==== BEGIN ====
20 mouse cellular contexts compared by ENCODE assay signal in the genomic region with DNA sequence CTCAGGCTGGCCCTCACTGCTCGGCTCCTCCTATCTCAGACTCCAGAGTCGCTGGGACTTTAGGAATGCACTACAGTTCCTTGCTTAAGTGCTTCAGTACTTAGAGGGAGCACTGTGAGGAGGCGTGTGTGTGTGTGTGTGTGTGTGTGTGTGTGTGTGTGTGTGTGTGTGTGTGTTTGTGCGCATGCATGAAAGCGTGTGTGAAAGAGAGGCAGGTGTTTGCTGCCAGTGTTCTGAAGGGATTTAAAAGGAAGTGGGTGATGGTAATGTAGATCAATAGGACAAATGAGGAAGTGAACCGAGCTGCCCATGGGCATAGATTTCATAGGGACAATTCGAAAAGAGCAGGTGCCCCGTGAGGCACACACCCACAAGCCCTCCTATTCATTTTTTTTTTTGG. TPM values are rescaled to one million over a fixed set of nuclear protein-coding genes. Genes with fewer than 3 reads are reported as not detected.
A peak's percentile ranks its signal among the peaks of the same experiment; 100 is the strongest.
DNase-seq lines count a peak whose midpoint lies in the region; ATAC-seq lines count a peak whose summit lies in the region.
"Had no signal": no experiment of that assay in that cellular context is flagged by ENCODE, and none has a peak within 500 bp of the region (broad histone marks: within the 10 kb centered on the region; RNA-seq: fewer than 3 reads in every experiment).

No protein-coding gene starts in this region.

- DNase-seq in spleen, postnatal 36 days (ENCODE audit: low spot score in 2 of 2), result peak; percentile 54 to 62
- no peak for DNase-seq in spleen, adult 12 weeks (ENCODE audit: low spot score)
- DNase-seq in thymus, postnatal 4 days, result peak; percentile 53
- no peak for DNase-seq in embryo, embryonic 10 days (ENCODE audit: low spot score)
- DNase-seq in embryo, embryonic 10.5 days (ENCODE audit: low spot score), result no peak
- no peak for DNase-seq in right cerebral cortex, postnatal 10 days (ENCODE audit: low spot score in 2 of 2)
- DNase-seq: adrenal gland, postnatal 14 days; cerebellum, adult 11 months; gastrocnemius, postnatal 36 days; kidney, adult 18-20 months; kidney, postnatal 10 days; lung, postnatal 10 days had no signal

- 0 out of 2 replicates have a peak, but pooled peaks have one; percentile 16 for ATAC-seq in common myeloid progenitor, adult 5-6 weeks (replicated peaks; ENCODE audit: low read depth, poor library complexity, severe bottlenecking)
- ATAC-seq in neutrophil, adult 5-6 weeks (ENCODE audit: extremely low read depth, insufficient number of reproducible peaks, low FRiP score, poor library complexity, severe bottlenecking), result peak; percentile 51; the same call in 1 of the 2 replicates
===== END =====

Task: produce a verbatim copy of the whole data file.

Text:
20 mouse cellular contexts compared by ENCODE assay signal in the genomic region with DNA sequence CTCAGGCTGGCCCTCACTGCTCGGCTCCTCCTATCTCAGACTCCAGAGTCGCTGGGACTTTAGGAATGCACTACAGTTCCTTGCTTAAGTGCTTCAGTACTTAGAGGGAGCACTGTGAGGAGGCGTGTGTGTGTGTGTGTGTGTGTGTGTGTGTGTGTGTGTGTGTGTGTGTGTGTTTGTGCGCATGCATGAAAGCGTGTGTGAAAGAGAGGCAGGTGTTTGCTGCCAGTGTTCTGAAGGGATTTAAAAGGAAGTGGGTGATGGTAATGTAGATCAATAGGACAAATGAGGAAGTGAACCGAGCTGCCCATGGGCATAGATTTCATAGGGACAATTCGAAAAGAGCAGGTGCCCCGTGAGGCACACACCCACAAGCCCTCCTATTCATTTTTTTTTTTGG. TPM values are rescaled to one million over a fixed set of nuclear protein-coding genes. Genes with fewer than 3 reads are reported as not detected.
A peak's percentile ranks its signal among the peaks of the same experiment; 100 is the strongest.
DNase-seq lines count a peak whose midpoint lies in the region; ATAC-seq lines count a peak whose summit lies in the region.
"Had no signal": no experiment of that assay in that cellular context is flagged by ENCODE, and none has a peak within 500 bp of the region (broad histone marks: within the 10 kb centered on the region; RNA-seq: fewer than 3 reads in every experiment).

No protein-coding gene starts in this region.

- DNase-seq in spleen, postnatal 36 days (ENCODE audit: low spot score in 2 of 2), result peak; percentile 54 to 62
- no peak for DNase-seq in spleen, adult 12 weeks (ENCODE audit: low spot score)
- DNase-seq in thymus, postnatal 4 days, result peak; percentile 53
- no peak for DNase-seq in embryo, embryonic 10 days (ENCODE audit: low spot score)
- DNase-seq in embryo, embryonic 10.5 days (ENCODE audit: low spot score), result no peak
- no peak for DNase-seq in right cerebral cortex, postnatal 10 days (ENCODE audit: low spot score in 2 of 2)
- DNase-seq: adrenal gland, postnatal 14 days; cerebellum, adult 11 months; gastrocnemius, postnatal 36 days; kidney, adult 18-20 months; kidney, postnatal 10 days; lung, postnatal 10 days had no signal

- 0 out of 2 replicates have a peak, but pooled peaks have one; percentile 16 for ATAC-seq in common myeloid progenitor, adult 5-6 weeks (replicated peaks; ENCODE audit: low read depth, poor library complexity, severe bottlenecking)
- ATAC-seq in neutrophil, adult 5-6 weeks (ENCODE audit: extremely low read depth, insufficient number of reproducible peaks, low FRiP score, poor library complexity, severe bottlenecking), result peak; percentile 51; the same call in 1 of the 2 replicates